SAN FRANCISCO – It’s the beginning of the end for the fabless model according to Mark Bohr, the man I think of as Mr. Process Technology at Intel.
Bohr claims TSMC’s recent announcement it will serve just one flavor of 20 nm process technology is an admission of failure. The Taiwan fab giant apparently cannot make at its next major node the kind of 3-D transistors needed mitigate leakage current, Bohr said.
“Qualcomm won’t be able to use that [20 nm] process,” Bohr told me in an impromptu discussion at yesterday’s press event where Intel announced its Ivy Bridge CPUs made in its tri-gate 22 nm process. “The foundry model is collapsing,” he told me.
Of course Intel would like the world to believe that only it can create the complex semiconductor technology the world needs. Not TSMC that serves competitors like Qualcomm or GlobalFoundries that makes chips for Intel’s archrival AMD.
Intel used the Ivy Bridge event to spin the tale of how part of the secret to its success is its close partnership between process and chip designers.
Kirk Skaugen, the new general manager of Intel’s client PC group, moderated a Q&A with Bohr and Brad Heaney, the Ivy Bridge program manager. In addition to working together on Intel’s first CPUs using 3-D transistors, the two collaborated on Intel’s first processors using high-K metal gate technology.
“Being an integrated device manufacturer really helps us solve the problems dealing with devices this small and complex,” Bohr said in the Q&A.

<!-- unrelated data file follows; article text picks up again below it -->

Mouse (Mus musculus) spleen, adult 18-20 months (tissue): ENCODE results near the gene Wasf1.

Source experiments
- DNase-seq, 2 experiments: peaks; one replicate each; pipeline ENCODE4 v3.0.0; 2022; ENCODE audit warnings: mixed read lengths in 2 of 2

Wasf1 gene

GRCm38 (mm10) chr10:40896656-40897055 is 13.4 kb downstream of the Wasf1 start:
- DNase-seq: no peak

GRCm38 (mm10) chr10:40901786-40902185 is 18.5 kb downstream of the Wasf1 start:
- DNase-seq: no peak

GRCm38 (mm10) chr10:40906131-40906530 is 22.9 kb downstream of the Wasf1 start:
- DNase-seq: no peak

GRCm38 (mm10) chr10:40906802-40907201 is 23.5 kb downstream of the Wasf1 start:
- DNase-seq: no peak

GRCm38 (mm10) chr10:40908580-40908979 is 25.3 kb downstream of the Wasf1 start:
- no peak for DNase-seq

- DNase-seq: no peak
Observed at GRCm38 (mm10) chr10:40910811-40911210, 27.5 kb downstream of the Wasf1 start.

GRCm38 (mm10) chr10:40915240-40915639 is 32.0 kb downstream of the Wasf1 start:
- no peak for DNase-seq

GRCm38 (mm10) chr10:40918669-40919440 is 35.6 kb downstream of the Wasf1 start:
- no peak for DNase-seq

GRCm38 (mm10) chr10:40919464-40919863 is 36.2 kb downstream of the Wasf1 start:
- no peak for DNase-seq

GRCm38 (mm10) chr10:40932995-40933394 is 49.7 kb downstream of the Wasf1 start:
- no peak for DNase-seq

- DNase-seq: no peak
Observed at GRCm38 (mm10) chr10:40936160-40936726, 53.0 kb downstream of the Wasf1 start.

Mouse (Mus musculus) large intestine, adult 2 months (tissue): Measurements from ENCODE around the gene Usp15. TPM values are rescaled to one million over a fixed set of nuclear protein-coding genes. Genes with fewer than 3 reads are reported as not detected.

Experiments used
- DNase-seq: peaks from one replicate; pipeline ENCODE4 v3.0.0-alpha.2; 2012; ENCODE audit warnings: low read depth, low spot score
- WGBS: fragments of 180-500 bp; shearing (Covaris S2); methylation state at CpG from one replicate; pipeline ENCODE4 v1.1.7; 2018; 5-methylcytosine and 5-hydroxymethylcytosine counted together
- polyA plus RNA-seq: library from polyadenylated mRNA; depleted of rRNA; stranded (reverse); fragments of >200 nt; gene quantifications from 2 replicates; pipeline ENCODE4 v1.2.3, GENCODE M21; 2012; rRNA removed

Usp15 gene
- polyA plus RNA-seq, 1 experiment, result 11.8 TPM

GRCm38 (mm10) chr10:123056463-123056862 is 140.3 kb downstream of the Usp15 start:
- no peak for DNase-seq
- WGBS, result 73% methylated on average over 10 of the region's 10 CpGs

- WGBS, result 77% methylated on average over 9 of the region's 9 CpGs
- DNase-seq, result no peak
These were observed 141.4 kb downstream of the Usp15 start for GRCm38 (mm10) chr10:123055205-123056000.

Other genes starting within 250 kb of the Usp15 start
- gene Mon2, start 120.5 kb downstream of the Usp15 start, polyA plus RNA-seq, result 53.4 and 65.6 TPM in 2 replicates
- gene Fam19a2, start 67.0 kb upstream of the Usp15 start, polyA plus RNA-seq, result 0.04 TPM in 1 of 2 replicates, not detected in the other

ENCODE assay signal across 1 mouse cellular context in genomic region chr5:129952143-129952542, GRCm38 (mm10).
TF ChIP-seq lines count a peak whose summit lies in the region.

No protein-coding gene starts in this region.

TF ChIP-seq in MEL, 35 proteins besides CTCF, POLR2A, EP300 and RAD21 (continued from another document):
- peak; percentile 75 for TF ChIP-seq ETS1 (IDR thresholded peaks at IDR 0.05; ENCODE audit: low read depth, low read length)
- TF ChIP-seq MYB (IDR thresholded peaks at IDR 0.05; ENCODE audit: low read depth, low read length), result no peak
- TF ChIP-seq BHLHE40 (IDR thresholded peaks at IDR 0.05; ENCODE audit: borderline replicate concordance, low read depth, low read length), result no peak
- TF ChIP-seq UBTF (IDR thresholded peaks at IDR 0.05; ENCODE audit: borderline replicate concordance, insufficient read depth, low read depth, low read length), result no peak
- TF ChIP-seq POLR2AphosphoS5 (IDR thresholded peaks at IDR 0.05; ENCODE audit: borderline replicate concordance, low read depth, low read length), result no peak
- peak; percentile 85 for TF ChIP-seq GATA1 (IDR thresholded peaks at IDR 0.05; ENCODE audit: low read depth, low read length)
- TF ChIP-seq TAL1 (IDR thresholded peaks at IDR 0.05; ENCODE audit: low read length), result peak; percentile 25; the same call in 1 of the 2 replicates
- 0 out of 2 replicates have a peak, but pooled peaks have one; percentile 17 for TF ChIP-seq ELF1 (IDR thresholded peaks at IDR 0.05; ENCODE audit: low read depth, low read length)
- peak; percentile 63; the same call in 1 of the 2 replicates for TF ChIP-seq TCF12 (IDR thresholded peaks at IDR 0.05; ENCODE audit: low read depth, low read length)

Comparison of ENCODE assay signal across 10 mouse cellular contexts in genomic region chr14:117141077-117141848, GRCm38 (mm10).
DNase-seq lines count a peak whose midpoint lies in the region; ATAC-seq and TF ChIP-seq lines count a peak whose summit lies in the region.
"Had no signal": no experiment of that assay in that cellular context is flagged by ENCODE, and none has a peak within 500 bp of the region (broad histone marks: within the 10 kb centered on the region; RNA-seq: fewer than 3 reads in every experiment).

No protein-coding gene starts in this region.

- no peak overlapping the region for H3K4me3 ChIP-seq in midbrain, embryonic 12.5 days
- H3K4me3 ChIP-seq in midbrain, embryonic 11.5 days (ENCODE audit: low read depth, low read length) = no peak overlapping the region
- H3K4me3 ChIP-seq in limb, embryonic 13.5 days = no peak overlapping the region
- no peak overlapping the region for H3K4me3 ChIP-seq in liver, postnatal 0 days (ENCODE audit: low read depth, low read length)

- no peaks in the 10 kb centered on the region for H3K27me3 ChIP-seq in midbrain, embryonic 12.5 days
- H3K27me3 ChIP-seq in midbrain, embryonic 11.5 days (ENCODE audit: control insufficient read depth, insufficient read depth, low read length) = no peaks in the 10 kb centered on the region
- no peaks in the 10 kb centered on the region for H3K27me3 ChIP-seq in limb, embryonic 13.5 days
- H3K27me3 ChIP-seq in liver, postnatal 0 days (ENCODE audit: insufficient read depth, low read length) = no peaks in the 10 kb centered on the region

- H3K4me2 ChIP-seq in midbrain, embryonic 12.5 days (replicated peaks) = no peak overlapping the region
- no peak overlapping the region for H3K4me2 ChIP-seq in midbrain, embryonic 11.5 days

I don’t doubt that for a minute. Since the dawn of submicron design, EE Times has been writing about the need for ever closer collaboration between chip and process designers. An Nvidia physical design exec underlined the same point in a recent talk at Mentor Graphics’ annual user group meeting.
But Bohr stretches the point too far when he says the foundries and fabless companies won’t be able to follow where Intel is going. I have heard top TSMC and GlobalFoundries R&D managers make a good case that 3-D transistors won’t be needed until the 14 nm generation. For its part, TSMC said at 20 nm there is not enough wiggle room to create significant variations for high performance versus low power processes.
I neglected to ask Bohr whether Intel has separate high performance and low power processes in its 22 nm technology. (Anyone from Intel is welcome to chime in here.)
However, in an open Q&A, Bohr said Intel has completed work on an SoC-specific version of its process technology. It plans going forward to have an SoC variant a quarter or two after each main process is complete.
For its part, Qualcomm would not provide its opinions on TSMC’s 20 nm plans. The company did say in its recent quarterly earnings call it can’t get enough 28 nm technology from TSMC to meet product demand, so it is working to develop multiple new sources it expects will come online later this year.
That’s a big opportunity for a GlobalFoundries, UMC or other fabs to step up. Given the close sharing of design details required to make 28 nm SoCs, it’s more of a risk than an opportunity for Qualcomm to work with Samsung’s foundry folks, Bohr said, given Samsung has its own Exynos mobile SoCs.
I asked Bohr to whom Intel is providing access to its 22 nm process besides two announced partners—Achronix and Netronome. He only said that Intel does not want to be in the general foundry business, but it makes its technology available to a few strategic partners.
Intel has no monopoly on smart process technology engineers and designers. But it does have some brilliant ones, and it has learned to market them smartly. Bohr and Heaney even appeared yesterday in another one of Intel’s playful videos shrinking the two engineers so they could tour the insides of an Ivy Bridge chip.
Looking ahead, Bohr said Intel has finished characterizing its next-generation 14 nm process using immersion lithography. It even has “encouraging results” suggesting it will be able to use immersion litho for the 10 nm node that is still in early planning phase.